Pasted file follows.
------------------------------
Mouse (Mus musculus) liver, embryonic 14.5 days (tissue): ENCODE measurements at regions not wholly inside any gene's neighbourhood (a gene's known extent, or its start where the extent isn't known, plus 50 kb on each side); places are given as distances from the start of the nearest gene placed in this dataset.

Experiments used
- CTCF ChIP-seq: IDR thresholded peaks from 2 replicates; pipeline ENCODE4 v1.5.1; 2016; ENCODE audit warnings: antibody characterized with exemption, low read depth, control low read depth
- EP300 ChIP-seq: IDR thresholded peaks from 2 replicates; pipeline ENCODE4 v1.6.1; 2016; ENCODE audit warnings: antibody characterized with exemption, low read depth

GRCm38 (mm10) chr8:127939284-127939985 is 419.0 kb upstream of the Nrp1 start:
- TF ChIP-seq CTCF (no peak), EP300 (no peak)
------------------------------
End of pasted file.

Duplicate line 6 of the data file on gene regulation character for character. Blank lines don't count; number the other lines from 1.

- TF ChIP-seq CTCF (no peak), EP300 (no peak)